On MLB.com today, a list of the Top 10 shortstop prospects in all of baseball was released. Coming in at number three was the Cubs very own Javier Baez, whom the North Siders selected with the ninth overall pick in the 2011 draft. Baez has been working his way through the various levels of Rookie and A level ball during his short time as a pro, displaying his ability to hit for average along the way. The young shortstop also began to flash signs of the power he possesses, collecting 16 home runs between Peoria and Daytona this past year.
The Jacksonville, Florida area high school product’s bat projects better than his glove at this point, although Baez is not to be considered a defensive liability. With that same negative label being placed on fellow Cubs prospect Josh Vitters over the last few years, combined with All Star Starlin Castro figuring to be a shortstop fixture at Wrigley Field for the next few years, Baez may find his chance to crack into the Majors with the Cubs at third base instead. Baez has the strong arm and good hands that would project well at the hot corner.
While all the hype has been around what Theo Epstein and Company has been doing to revamp the Cubs subpar farm system the former Red Sox GM inherited, it should be noted that Baez was a selection made under the Jim Hendry era. Many of you may recall that once Hendry was fired, word was that the long time Cubs GM had been conducting business as usual, including the draft, while already knowing his ill fate.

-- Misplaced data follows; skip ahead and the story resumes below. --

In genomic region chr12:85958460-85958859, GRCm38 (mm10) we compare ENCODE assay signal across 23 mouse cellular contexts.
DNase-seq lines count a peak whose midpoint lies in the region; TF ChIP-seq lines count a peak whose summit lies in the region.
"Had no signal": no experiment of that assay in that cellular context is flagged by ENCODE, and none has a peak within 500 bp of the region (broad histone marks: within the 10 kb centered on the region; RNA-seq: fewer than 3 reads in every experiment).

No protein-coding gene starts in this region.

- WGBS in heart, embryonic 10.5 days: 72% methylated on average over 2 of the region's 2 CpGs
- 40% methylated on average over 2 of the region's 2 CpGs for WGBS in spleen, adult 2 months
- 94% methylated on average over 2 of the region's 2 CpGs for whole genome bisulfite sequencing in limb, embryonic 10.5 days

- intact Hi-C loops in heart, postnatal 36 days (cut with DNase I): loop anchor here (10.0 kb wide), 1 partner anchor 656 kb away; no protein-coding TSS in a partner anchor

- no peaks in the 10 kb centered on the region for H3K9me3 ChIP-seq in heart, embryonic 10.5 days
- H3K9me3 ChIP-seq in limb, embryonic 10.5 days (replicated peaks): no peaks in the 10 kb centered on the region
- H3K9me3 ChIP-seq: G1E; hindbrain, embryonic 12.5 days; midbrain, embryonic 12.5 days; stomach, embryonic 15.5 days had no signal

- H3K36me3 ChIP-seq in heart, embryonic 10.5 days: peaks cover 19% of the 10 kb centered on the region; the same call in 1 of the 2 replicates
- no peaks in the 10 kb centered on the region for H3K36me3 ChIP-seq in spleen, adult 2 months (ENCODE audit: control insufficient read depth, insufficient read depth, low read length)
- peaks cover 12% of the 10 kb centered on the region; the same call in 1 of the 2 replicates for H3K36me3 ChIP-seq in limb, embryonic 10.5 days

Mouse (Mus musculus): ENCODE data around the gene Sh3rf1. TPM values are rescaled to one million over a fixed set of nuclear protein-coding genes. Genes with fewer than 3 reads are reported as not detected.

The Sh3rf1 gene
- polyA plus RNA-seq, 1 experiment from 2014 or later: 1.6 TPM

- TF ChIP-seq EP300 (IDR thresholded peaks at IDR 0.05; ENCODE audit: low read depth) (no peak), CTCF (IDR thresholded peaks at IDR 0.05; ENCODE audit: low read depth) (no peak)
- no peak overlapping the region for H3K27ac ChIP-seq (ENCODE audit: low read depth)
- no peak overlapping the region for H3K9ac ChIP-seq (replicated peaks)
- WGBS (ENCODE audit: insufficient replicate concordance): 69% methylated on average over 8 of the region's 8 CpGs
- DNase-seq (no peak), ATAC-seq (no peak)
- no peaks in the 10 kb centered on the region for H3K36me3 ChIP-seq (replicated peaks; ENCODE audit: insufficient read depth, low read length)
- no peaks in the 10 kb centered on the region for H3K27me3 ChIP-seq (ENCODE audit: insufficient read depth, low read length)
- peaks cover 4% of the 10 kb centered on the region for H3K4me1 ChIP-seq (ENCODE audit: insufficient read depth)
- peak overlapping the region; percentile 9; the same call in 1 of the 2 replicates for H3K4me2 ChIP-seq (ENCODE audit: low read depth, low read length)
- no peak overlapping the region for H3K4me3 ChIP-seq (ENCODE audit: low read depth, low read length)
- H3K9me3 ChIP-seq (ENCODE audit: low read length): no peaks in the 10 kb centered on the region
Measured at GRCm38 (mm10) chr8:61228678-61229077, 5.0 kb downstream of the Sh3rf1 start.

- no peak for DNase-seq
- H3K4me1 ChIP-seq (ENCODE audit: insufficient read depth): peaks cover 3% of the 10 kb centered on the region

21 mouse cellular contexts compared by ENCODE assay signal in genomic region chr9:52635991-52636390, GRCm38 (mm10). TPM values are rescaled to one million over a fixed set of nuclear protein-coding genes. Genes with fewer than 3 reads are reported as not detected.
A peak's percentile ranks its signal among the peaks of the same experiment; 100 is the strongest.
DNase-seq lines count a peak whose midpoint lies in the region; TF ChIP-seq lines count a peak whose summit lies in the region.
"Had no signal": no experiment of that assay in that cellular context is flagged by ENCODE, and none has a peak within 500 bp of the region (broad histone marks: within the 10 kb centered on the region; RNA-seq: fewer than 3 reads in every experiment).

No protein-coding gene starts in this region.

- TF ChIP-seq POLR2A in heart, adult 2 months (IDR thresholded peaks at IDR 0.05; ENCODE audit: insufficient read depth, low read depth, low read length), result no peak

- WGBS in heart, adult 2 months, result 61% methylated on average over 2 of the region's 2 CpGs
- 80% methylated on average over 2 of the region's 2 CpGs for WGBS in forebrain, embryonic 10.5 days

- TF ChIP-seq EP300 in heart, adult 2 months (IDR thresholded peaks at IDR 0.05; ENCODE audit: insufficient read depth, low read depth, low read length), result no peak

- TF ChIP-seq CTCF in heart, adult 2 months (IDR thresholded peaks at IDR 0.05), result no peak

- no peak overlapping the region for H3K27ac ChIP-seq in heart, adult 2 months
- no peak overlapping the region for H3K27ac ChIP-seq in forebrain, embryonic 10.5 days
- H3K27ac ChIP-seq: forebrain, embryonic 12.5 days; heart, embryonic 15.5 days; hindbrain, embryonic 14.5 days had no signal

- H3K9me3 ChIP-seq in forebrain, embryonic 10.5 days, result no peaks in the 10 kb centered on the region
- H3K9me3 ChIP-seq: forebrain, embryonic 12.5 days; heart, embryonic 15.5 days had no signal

There is still sometime between now and Baez’s projected Major League arrival date, during which his stock could just as well dip as it can shoot up towards his potential. But the promising note should be that he already ranks ahead of the Tampa Bay top shortstop prospect Hak Ju Lee, a name Cubs fans will remember as part of the package deal sent to the Rays in exchange for current Cubs top of the rotation starter Matt Garza. While Lee’s defensive wizardry places his glove skills ahead of Baez, the South Korean’s inability to produce extra base power as of yet is what is keeping him from making his Major League splash. This is an item of note that I have brought up on Cubbies Crib in the past, along with the opinion that Hendry overpaid for a starting pitcher that the Cubs have not necessarily needed over the past couple of bad seasons. However, the silver lining is that the Cubs did deal from positions of strength (catcher and shortstop) in hindsight, with the potential to dangle Garza for a prospect or two between now and the July 2013 trade deadline.
By next off season, with the 2012 draftees having a year of pro ball under their belt and the June 2013 amateur draft completed under the direction of Epstein, the appearance of Cubs prospects on these types of lists figures to become a regular occurrence.